Award-winning writer, speaker, social activist, and feminist Gloria Steinem is the subject of Emily Mann’s new play Gloria: A Life, making its debut at the Daryl Roth Theatre. Directed by Diane Paulus, the production traces the course of Steinem’s life, times, and influence, and invokes the communal voice of the audience, in a manner that is more akin to the format of an academic lecture, political rally, and talkback than a traditional drama, to examine “history, her story, and our story.”
Act I presents pieces of Steinem’s personal biography, most of which are gleaned from the 2011 HBO documentary Gloria: In Her Own Words. They are interwoven with reenactments and archival videos of the socio-political issues, progressive movements, momentous events, and celebrated quotes that characterized her era (among them, the timely observation, “If men could get pregnant, abortion would be a sacrament”), and the leaders and members of an increasingly empowered community that inspired her advocacy on behalf of women’s rights and other important causes from the mid-20th century to the present (occasionally underscoring the ongoing relevance of her vision with references to our current climate). Immediately following the presentation, Act II opens up the conversation to the audience in the form of a traditional Native American talking circle, in which those in attendance are invited to express their opinions of the show and its contents, and to share their own relevant experiences with the group. On the date I attended, the audience was treated to a surprise appearance by Steinem herself (now a very vibrant 84), to lead the discussion and to receive the heartfelt accolades and gratitude of her admirers, and to remind us, in light of the upcoming midterm elections, that “the voting booth is the only place where everyone is equal.”
Played with personable commitment and understated emotion by Oscar, Emmy, and Golden Globe winner Christine Lahti, the overall mood of the eponymous figure, and the tone of the production in general, is retrospective and deferential, as she addresses the audience directly, discussing and recreating scenes that recall the challenges and triumphs of Steinem’s past and the motivation she received from the courageous women she saw and heard championing change. From her relationships with her estranged father and emotionally-troubled mother, to her student days at Smith College in the 1950s (when most women were enrolled to find husbands) and her hesitancy in the early years of her career to speak up against the sexism and inequality of a male-dominated industry (including her infamous undercover assignment as a Playboy Bunny), to her co-founding of New York Magazine (1968) and Ms. Magazine (1971), and her ultimate recognition, by the age of 35, of her complicity in the patriarchy and the need to act, Lahti imbues her portrayal with the positivity of Steinem’s own self-characterization as a “hopeaholic,” in lieu of an arc of dramatic intensity or an explosive moment of full-blown catharsis.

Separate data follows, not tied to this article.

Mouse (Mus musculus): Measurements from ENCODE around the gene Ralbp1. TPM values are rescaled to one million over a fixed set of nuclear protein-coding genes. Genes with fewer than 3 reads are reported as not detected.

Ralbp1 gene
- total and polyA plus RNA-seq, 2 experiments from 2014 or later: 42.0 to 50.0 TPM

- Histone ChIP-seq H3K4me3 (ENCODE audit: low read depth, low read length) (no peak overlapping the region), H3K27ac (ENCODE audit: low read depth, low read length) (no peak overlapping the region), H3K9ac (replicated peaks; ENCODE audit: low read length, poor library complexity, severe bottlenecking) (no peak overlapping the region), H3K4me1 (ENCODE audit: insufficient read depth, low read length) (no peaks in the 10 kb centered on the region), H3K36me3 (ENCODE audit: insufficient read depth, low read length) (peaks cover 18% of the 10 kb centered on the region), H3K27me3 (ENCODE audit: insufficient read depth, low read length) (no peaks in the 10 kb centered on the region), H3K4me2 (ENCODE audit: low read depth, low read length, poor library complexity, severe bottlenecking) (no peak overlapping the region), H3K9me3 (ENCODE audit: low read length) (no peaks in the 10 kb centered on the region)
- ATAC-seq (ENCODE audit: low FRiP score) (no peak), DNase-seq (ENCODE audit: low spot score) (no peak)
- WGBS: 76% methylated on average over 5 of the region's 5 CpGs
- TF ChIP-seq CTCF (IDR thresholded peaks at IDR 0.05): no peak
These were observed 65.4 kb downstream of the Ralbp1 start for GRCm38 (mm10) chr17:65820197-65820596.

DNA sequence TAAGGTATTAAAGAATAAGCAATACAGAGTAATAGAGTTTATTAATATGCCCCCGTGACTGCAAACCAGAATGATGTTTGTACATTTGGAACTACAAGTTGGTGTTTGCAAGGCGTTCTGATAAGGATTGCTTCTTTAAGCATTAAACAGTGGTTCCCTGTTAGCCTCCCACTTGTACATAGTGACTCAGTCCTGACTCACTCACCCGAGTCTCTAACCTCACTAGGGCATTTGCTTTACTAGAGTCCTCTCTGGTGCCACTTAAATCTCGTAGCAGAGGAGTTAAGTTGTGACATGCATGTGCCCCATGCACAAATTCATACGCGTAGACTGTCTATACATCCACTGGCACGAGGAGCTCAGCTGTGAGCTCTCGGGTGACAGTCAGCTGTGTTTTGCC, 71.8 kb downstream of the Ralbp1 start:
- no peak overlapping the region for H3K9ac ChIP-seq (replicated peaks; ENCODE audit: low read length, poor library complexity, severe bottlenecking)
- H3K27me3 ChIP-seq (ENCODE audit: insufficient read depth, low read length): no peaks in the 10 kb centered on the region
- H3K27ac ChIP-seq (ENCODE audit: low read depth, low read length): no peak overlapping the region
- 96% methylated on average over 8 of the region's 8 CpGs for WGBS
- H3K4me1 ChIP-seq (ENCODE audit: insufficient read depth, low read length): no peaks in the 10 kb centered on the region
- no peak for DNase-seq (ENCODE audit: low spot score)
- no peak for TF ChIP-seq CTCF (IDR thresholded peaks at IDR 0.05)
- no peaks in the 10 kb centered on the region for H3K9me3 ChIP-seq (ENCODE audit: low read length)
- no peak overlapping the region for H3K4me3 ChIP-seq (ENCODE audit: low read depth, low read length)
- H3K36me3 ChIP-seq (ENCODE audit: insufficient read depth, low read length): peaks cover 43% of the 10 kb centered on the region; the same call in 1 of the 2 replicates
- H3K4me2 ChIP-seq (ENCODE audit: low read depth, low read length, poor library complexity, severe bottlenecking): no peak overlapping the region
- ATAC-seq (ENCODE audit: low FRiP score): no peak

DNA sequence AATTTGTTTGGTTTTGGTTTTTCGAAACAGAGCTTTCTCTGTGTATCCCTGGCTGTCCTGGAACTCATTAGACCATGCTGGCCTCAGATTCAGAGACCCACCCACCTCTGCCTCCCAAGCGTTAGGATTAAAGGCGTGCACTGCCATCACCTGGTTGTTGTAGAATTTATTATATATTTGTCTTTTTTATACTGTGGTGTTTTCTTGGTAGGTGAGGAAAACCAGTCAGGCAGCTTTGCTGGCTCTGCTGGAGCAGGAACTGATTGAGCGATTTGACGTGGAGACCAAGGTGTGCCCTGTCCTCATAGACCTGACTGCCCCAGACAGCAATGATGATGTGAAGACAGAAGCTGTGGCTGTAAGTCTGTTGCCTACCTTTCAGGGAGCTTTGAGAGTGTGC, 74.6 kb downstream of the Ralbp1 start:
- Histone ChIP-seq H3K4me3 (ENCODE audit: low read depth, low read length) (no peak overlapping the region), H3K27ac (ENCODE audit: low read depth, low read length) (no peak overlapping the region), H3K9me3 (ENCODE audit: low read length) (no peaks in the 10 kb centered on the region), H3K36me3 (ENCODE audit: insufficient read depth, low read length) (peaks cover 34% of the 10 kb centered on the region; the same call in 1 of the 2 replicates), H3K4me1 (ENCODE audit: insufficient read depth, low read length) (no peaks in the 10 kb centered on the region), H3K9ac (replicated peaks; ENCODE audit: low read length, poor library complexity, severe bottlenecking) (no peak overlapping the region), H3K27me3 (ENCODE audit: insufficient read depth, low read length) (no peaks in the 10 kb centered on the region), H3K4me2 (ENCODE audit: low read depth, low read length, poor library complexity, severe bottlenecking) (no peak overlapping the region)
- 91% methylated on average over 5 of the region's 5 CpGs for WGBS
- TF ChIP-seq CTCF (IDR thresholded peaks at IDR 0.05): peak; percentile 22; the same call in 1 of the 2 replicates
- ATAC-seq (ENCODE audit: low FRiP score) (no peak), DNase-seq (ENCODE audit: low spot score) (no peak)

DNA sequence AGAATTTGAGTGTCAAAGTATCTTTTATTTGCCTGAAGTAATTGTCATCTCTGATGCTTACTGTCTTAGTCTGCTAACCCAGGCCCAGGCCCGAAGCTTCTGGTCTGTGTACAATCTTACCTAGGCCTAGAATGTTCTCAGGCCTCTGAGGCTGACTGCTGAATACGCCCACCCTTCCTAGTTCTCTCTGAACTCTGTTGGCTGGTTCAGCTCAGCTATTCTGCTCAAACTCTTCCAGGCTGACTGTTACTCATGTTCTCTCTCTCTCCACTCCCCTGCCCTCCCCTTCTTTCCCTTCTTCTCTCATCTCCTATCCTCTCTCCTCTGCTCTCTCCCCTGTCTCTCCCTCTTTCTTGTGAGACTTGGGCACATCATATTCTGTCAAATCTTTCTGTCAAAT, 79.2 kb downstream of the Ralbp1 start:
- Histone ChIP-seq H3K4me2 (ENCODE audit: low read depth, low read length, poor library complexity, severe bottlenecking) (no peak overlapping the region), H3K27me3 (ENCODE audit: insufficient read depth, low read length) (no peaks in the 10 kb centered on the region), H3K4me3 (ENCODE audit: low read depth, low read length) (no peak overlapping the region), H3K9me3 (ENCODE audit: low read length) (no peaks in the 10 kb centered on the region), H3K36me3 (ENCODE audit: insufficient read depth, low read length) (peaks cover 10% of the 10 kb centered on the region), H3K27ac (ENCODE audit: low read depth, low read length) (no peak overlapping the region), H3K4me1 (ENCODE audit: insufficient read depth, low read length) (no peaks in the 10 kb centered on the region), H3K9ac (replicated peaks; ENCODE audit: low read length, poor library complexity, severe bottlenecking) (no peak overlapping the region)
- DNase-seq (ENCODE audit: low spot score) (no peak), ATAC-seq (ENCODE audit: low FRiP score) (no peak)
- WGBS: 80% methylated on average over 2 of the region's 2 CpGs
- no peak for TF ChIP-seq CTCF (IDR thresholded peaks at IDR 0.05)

A diverse ensemble of six women (Joanna Glushak, Fedna Jacquet, Francesca Fernandez McKenzie, Patrena Murray, DeLanna Studi, and Liz Wisan) provides strong support for Lahti, in multiple roles as Steinem’s key contemporaries, paragons, and antagonists, and as the voices of every woman who has faced harassment, misogyny, and discrimination. Especially passionate portrayals are turned in by Murray, and Glushak is another standout as the outspoken US Representative Bella Abzug and as Steinem’s impaired mother. Paulus moves the whole cast around the space and into the aisles, with blocking that encompasses the audience and makes us feel like we’re a part of the group consciousness, testimonials, and demonstrations, not just impassive viewers.
Costumes by Jessica Jahn capture Steinem’s familiar look and evoke the style of the late ‘60s and early ‘70s, as does Amy Rubin’s set, with its colorful Oriental carpets and brightly patterned hassocks. The in-the-round scenic design also facilitates the second act’s talking circle, and projections by Elaine J. McCarthy provide a visual history of Second-Wave Feminism, augmented by Rob Kaplowitz and Andrea Allmond’s soundscape and focused lighting by Jeanette Yew.
If you’re a longtime fan of the feminist icon, Gloria: A Life will come as a welcome tribute to her contributions and legacy, though one offering few insights or information that you don’t already know or remember, and in a style that is more documentary and participatory than theatrical.
Running Time: Approximately one hour and 50 minutes.